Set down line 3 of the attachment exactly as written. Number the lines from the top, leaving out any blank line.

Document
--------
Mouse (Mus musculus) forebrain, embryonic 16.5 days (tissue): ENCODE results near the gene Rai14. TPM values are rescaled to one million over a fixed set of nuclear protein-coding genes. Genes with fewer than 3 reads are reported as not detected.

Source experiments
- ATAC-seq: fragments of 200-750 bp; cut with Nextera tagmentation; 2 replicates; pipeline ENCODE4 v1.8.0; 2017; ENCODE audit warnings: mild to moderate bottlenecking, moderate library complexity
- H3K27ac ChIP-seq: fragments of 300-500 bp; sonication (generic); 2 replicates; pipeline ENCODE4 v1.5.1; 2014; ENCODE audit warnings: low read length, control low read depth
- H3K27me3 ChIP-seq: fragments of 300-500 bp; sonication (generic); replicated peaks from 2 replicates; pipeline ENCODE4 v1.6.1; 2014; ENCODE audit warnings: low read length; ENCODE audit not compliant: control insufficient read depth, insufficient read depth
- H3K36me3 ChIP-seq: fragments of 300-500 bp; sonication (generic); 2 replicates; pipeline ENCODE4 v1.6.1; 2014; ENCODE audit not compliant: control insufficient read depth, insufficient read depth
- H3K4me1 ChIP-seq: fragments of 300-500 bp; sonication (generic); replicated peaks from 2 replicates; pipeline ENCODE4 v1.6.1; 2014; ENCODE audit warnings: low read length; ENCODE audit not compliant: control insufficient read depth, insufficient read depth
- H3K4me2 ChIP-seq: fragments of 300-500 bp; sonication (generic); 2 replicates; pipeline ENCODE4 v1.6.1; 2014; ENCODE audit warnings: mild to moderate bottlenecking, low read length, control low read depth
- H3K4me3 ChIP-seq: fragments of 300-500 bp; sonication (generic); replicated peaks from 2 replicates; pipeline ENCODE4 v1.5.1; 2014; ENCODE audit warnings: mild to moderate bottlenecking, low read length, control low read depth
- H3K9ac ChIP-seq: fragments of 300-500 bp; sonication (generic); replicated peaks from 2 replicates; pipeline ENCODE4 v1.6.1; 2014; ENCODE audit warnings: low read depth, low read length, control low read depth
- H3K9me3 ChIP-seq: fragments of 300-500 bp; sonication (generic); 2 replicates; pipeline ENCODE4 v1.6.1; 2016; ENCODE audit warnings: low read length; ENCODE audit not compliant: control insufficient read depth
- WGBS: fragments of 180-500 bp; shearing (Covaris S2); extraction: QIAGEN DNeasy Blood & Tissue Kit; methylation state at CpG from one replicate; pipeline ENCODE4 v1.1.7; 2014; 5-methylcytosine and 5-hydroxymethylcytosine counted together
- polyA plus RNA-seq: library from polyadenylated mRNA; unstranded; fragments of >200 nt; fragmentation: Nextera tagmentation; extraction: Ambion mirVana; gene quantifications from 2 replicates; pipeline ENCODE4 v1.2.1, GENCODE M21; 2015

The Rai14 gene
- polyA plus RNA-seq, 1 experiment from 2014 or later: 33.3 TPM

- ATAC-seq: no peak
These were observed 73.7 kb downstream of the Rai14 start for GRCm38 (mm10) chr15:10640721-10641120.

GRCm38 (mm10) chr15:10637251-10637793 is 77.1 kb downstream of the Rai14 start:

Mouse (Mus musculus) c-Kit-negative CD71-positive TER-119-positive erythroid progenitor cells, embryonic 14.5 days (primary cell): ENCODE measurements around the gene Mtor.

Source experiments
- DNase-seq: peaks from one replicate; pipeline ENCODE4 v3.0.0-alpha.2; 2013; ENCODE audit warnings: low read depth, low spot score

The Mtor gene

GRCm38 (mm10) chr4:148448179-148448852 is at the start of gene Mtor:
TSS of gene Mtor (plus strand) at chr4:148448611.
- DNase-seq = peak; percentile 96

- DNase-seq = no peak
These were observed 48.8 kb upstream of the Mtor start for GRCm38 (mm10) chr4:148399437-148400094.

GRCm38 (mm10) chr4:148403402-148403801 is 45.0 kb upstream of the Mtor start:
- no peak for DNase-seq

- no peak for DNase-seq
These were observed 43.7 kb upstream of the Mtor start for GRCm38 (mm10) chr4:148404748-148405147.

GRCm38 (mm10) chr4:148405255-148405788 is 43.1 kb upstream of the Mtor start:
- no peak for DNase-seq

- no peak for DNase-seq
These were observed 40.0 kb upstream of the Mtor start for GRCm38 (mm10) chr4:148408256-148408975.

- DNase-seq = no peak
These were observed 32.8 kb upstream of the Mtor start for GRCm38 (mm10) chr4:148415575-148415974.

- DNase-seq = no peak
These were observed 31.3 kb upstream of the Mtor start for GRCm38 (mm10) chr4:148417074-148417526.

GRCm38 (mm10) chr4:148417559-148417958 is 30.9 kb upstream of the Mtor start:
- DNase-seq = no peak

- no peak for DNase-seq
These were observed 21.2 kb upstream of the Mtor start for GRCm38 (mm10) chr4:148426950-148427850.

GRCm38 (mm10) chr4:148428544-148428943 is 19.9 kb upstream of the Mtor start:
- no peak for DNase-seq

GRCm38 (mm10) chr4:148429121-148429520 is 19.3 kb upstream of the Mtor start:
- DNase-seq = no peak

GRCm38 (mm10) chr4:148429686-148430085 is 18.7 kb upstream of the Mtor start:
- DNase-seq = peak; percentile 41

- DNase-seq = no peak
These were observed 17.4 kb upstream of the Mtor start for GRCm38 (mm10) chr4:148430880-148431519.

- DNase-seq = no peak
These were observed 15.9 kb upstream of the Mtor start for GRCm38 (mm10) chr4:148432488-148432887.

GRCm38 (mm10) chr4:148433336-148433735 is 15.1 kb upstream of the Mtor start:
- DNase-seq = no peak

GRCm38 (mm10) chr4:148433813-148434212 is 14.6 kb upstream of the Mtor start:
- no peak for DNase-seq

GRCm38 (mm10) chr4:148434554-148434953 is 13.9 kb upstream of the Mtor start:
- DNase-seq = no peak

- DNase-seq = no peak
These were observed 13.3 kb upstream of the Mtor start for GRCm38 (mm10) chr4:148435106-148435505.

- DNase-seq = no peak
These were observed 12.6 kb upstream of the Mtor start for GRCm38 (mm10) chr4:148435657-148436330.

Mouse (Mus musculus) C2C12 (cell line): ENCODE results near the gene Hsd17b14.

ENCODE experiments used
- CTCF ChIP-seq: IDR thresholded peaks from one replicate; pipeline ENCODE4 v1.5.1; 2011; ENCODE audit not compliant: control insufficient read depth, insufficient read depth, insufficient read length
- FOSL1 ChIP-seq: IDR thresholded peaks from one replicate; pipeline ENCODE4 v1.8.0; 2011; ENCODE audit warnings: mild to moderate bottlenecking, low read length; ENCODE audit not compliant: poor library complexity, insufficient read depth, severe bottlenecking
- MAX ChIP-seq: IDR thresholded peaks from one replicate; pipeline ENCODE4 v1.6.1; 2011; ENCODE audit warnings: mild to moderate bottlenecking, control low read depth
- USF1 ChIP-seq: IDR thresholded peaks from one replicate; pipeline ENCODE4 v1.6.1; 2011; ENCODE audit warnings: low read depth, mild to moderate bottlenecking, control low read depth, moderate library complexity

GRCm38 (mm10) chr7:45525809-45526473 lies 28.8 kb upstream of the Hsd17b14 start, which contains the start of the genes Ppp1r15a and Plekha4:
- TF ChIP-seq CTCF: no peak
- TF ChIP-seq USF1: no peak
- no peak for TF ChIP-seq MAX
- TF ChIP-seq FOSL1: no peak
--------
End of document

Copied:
- ATAC-seq: fragments of 200-750 bp; cut with Nextera tagmentation; 2 replicates; pipeline ENCODE4 v1.8.0; 2017; ENCODE audit warnings: mild to moderate bottlenecking, moderate library complexity